Realising that nothing much was going to happen fast, Tom took his ushering duties to a whole new level when he kicked the piñata hard enough for it to break, but also ricochet off the bride’s face. A chorus of ouches went up, shortly before a cheer as confectionary spilled all over the paving slabs at long last. Amidst the scrabble for candy, a few concerned souls, including the perpetrator, checked that Thea’s nose was not in fact broken after all.
Taking their swag back inside, people chomped happily on sweeties and chocolate whilst strolling through the recently reinvigorated function room, which now had a long buffet lined up against one wall. Handmade desserts marched along the table like a roll call of friends and family; Aunty Sally’s brownies, Fran’s lemon cake, Sally’s cupcakes and Nana Sue’s Battenberg all sat proudly amidst sumptuous smelling cheeses and open bottles of port.
Grateful guests took a slice of cake before heading over to pour a cup of tea from the urns in the bay windows. The drunken mood of Mexico outside quickly dissolved into the cheery bustle of a WI tearoom inside.
A queue formed at the entrance to the room as everyone waited to leave a purple or green fingerprint on a canvas sporting a hand drawn mini similar to Thea’s first car. Dipping their fingers in ink and signing their identity next to the ‘Just Married’ banner drawn on the car, guests cooed over this unusual tradition.
Continuing as the herald who marked the passage of each event in their wedding, Tom introduced the new Mr and Mrs Hutchings into the room and encouraged yet louder cheers. Jonny’s crooked tie and the escaped curls and sagging ribbon around Thea’s dress were testament to the vigour with which they had attacked the piñata. With cheeky smiles they avoided looking round at the expectant faces as they waited for their song and kept their eyes locked on one another.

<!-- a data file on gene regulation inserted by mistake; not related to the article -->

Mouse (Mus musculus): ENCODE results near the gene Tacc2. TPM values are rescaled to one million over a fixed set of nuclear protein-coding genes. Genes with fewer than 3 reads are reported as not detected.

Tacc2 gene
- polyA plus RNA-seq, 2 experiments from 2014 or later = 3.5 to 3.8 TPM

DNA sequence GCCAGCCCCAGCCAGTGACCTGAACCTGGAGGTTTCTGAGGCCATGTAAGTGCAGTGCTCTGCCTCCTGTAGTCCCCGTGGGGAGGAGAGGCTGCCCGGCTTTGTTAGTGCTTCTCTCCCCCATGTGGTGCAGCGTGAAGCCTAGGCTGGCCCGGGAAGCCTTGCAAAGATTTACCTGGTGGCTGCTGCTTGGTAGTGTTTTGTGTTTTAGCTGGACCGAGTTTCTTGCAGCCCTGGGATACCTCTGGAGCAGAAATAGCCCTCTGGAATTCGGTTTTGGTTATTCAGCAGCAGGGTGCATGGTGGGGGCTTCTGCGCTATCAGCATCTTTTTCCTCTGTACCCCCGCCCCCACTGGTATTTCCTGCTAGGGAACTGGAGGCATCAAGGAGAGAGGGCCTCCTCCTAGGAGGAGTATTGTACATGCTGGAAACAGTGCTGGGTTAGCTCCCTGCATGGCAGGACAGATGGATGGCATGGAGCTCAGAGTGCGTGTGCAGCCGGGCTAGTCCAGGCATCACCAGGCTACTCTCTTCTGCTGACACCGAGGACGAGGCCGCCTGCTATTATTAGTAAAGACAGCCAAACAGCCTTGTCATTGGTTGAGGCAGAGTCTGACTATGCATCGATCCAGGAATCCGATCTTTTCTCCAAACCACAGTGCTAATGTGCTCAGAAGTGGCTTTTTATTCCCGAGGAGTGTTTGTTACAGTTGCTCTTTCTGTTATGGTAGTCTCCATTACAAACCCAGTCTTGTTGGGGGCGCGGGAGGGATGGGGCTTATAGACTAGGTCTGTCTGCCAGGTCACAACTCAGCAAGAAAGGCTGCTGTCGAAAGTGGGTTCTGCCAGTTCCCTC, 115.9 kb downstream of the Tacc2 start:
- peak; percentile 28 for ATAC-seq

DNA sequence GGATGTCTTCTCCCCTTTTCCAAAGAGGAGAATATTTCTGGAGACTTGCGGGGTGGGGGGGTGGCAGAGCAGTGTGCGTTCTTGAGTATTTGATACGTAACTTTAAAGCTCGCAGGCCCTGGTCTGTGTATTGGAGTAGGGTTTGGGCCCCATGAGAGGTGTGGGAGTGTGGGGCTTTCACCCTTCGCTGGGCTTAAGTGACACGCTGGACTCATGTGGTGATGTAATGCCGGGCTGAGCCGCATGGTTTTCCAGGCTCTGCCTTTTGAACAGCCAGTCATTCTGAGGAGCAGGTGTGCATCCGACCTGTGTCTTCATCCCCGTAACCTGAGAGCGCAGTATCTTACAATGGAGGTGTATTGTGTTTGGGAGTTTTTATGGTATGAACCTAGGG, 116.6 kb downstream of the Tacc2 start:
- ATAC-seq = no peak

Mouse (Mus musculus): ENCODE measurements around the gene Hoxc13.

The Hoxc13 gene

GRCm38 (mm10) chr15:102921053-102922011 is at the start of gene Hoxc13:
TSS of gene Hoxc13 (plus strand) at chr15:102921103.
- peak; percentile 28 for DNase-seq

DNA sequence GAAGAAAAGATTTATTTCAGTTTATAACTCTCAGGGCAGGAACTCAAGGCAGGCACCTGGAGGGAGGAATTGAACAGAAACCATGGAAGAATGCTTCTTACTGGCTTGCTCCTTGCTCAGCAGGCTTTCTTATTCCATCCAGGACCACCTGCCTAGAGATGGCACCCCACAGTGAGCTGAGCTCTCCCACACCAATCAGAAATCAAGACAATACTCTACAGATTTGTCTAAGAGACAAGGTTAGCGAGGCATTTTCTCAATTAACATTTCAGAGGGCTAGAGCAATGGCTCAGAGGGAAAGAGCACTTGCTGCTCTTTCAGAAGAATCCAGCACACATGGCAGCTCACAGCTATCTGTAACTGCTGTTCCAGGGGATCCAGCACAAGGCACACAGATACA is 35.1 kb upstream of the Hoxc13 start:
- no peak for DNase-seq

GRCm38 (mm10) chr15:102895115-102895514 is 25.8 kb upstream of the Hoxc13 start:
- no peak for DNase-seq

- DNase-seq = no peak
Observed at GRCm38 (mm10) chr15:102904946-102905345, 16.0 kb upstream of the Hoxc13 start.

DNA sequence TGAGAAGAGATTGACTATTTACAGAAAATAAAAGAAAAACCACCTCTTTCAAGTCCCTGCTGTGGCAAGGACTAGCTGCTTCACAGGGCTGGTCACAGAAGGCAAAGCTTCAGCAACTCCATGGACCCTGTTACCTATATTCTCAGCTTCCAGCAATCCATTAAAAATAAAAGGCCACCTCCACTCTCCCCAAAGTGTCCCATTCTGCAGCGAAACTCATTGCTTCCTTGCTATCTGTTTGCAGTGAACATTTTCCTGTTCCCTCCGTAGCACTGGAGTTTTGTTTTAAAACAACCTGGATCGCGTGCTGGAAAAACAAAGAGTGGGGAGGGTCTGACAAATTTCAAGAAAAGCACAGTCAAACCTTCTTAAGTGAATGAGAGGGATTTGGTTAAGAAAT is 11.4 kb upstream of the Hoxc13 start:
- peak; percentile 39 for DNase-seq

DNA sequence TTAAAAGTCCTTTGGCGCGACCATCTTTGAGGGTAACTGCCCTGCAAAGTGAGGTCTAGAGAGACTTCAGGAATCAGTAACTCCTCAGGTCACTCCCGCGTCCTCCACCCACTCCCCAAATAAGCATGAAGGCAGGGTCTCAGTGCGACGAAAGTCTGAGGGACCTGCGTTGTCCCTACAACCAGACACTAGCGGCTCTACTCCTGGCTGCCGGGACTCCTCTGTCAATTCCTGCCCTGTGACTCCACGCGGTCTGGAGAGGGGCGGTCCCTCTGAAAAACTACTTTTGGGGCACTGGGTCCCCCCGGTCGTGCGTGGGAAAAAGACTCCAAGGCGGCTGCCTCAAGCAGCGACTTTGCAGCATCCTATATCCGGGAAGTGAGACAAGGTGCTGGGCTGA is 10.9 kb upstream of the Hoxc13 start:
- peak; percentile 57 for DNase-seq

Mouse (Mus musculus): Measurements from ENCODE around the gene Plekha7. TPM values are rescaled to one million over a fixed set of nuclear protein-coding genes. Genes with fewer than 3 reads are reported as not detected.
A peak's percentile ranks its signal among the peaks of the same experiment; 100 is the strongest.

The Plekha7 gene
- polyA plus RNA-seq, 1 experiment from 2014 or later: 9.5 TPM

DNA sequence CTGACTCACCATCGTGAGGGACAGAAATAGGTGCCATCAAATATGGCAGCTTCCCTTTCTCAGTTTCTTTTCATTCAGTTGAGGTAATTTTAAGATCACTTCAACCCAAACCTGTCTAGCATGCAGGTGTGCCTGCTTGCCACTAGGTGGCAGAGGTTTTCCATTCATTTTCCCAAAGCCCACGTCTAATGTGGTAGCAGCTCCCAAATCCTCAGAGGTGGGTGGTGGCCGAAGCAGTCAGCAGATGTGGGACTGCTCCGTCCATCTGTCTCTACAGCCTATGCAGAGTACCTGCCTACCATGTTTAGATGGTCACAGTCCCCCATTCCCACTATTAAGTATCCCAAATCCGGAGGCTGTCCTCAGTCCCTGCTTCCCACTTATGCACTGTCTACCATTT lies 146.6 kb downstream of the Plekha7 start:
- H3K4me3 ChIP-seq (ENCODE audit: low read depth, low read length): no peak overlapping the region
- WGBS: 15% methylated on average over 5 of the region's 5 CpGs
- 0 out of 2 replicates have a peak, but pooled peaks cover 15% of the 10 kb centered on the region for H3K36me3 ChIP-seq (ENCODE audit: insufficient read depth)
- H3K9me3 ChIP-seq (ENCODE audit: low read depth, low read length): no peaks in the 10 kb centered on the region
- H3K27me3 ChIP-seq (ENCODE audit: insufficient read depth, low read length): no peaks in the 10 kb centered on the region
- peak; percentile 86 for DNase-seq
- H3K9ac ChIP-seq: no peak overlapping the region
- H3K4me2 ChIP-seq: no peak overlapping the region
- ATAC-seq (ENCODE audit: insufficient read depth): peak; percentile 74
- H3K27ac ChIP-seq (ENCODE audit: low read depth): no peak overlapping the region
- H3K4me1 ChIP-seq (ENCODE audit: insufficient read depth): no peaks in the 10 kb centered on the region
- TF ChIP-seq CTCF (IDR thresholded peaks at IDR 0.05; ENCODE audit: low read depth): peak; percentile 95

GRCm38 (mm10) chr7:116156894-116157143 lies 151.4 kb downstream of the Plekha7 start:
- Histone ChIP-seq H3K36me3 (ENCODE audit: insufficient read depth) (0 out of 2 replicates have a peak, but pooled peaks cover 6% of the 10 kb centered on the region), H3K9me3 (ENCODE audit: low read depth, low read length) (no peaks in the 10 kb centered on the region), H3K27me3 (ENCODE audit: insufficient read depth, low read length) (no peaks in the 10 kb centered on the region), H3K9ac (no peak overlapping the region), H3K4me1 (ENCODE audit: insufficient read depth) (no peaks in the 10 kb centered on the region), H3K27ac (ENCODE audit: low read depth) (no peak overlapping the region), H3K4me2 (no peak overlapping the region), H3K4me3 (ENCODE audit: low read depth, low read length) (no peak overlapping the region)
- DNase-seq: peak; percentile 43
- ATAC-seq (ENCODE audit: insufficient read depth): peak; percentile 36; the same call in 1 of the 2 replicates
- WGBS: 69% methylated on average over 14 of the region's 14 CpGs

Their first dance could only be to the one band that had been laced throughout the day. As the underrated but powerful “Don’t Let Me Down” by The Beatles flooded the room, Jonny and Thea took to the centre of the floor whilst the friends and family they had chosen to be with them lined the perimeter of the room.
In the style of a school disco, a chorus of saucy whoops emanated from the crowd as the couple stole a kiss or two whilst twirling back and forth across the room. As the song reached its bridge, Tim and Tom sidled on to the floor with their own beloveds and with little more encouragement the room suddenly filled with dancing couples swaying to the music.
Tom’s nifty iPod skills and the momentous opening chords of Elbow’s “One Day Like This” quickly absolved the momentary silence in the lapse of adequate DJing. The epic soaring sound of strings signalled that moment at a wedding when everyone realises that they’re in love.
Husbands nestled their faces in the nape of their wives’ necks; the oldest of school friends faced each other with a communal shared history welling up between them; relatives looked knowingly at each other over the heads of swaying couples.
Beneath an inky night sky, the notes of the song sailed upwards as arms were flung into the air in adoration of each other, of Jonny and Thea, and of love. Through the course of the day they had been joined by friends and family from around the world, read to and sung at. Glowing expectant mothers and recently born babies accompanied weary new parents to this wedding, because no circumstance would keep them from sharing in their friends’ celebration.
Surrounded by their closest friends and family, and enveloped in their love and support, the winking stars could testify that this would certainly be the one day of the year to see the newlyweds right.